Today's consumers aren't really beer-only or whiskey-only enthusiasts. Rather, they are consumers first and foremost, especially of brands they know they like. They might prefer beer one day and cocktails the next, and this leaves an opportunity for breweries looking to expand.
There are some breweries who have taken notice and are now expanding into distilled spirits.
Watch the video or continue reading to find out why breweries should think about expanding into this growing field.
History of Innovation
Let's start with some history on what led to the recent craft beer boom:
- In 1873, there were over 4,100 breweries in the US that produced nearly 9 million barrels of beer.
- In 1983, there were only 80 breweries in the US with six controlling 92% of all US beer production (Anheuser-Busch, Miller, Heileman, Stroh, Coors and Pabst).
- In 2018, there were over 7,400 breweries in the US, with the vast majority of those being craft breweries, brew pubs and microbreweries.
What caused such dramatic growth in the past thirty years?
Deregulation of homebrewing and brewpubs was certainly a factor, but so was consumers' reaction to America's "corporate beer" culture of the time. People wanted new and innovative alternatives, in addition to the big brewers.
The Rise of Brewery/Distilleries
Now, with these changing consumer tastes, innovative breweries are taking the initiative and starting to diversify the distilled spirits industry. Brands like Dogfish Head and Ballast Point have recently added spirits to their product line, and for good reason. In addition to this history and emerging trends, distilled spirits are an easy expansion for brewers.
In a general sense, you could say that whiskey starts off as beer. Both brewers and distillers ferment grains that eventually convert into alcohol. Beer then goes on to be refined with other ingredients like hops, whereas the newly fermented whiskey is never meant to be consumed. (See infographic below that compares brewing, distilling and wine-making).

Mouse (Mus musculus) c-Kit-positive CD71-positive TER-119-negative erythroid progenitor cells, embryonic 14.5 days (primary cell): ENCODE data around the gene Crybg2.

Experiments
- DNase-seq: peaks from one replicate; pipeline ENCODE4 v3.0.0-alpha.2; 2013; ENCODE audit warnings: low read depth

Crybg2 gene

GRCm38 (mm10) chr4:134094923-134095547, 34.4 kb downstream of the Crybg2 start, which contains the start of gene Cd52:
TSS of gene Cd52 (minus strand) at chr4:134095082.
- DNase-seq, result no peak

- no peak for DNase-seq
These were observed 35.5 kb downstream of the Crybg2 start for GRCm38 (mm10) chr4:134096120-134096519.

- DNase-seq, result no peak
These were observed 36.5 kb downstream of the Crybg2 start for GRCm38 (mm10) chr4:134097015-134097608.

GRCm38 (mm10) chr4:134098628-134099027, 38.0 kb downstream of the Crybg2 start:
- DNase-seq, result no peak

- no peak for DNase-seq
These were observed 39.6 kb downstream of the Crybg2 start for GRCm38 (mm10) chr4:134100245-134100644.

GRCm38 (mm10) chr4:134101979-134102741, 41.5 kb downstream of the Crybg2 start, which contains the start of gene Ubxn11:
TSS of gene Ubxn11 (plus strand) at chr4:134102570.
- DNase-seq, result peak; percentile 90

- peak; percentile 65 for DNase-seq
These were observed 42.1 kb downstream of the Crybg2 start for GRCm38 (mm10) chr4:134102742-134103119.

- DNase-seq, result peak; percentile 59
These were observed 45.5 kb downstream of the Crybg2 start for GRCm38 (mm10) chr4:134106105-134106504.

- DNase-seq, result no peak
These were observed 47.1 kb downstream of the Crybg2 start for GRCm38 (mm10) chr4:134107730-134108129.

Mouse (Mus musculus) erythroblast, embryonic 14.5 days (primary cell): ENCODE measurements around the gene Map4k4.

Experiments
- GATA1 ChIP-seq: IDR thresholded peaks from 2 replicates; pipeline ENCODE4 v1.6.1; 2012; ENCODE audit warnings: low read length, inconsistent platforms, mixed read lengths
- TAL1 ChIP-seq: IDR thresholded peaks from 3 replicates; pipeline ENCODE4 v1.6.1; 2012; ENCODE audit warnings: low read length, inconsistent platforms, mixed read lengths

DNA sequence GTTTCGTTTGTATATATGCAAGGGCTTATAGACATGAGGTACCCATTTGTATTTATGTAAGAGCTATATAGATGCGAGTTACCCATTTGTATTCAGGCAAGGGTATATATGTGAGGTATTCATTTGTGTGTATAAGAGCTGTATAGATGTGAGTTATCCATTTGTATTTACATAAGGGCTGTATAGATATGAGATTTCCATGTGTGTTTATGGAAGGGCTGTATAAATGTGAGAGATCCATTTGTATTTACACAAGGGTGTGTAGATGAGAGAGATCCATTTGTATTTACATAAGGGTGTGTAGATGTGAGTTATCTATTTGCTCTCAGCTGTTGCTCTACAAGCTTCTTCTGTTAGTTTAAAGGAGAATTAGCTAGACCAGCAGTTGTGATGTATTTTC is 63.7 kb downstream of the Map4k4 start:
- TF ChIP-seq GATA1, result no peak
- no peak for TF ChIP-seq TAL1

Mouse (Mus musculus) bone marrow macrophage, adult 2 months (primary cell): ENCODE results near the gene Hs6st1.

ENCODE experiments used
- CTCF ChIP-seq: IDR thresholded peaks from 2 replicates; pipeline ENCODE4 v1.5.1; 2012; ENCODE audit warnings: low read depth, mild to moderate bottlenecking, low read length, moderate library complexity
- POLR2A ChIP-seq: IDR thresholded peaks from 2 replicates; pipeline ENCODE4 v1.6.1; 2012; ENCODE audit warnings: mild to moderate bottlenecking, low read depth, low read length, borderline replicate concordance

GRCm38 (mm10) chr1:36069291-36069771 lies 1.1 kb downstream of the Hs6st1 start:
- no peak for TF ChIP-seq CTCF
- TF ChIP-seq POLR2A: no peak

For breweries, in essence, the add-on of a still is not a massive expense. A complete whiskey plant will cost about 70% of the capital expenditure on the brewing end.
That means breweries have a quick entry into the distilling market.
The Positives of Collaboration
In Colorado, Stranahan’s Whiskey Distillery didn't build a brewhouse, instead, they just did the distilling and brought in the liquid from outside.
Stranahan’s collaborated with Breckenridge Brewery to create “Stranahan’s Well Built™ E.S.B.,” an Extra Special Bitter beer that was aged in Stranahan’s whiskey barrels.
Rogue Brewery in Newport, OR, is another brewery who expanded their line to include spirits. Rouge took the fermented juice from their brewery to the distillery. They currently offer three whiskeys and two gins, in addition to their popular line of beer.
Even the big guys are getting in the mix with Budweiser and Jim Beam partnering for a new brew called Reserve Copper Lager.
Comparison of Brewing, Distilling and Wine-Making
Brewhaus.com put together a helpful breakdown of the difference between brewing, distilling and wine-making.
If you would like personalized one-on-one coaching and instruction on how to open your own distillery and avoid common mistakes, you can read more about Oregon State University's Distillery Startup Workshop.
In the expert-led five-day workshop, you will:
- Learn essential information on relevant practical aspects of making a new spirit and finishing the product.
- Interact with practical demonstrations of distillation.
- Address the challenge of adjusting alcohol content to legal requirements.
Related Distillery Posts You Might Be Interested In
- How To Start a Craft Distillery.
- How Much Does It Cost to Start a Craft Distillery?
- Why Target Market Research Is So Important for a New Craft Distillery.
- What Are the Legal Requirements For Starting a Distillery?
- 6 Common Distilling Myths and the Facts Behind Them.
- What's the Difference Between Whiskey and Bourbon and Bourbon and Scotch?
- Fast Aging Vs Slow Aging Spirits.
About Paul Hughes, OSU Fermentation Science Instructor
Paul Hughes, Ph.D., joined Oregon State University to establish a dedicated distilled spirits program. Paul holds a Master of Business Administration with a specialism in innovation and he teaches, trains and consults internationally.
He has co-authored two textbooks (one on beer, one on whisky), more than 60 peer-reviewed and conference papers and has been granted four patents.
Paul teaches the five-day Distillery Startup Workshop where attendees can learn practical tools and techniques to successfully begin and maintain their own craft distillery.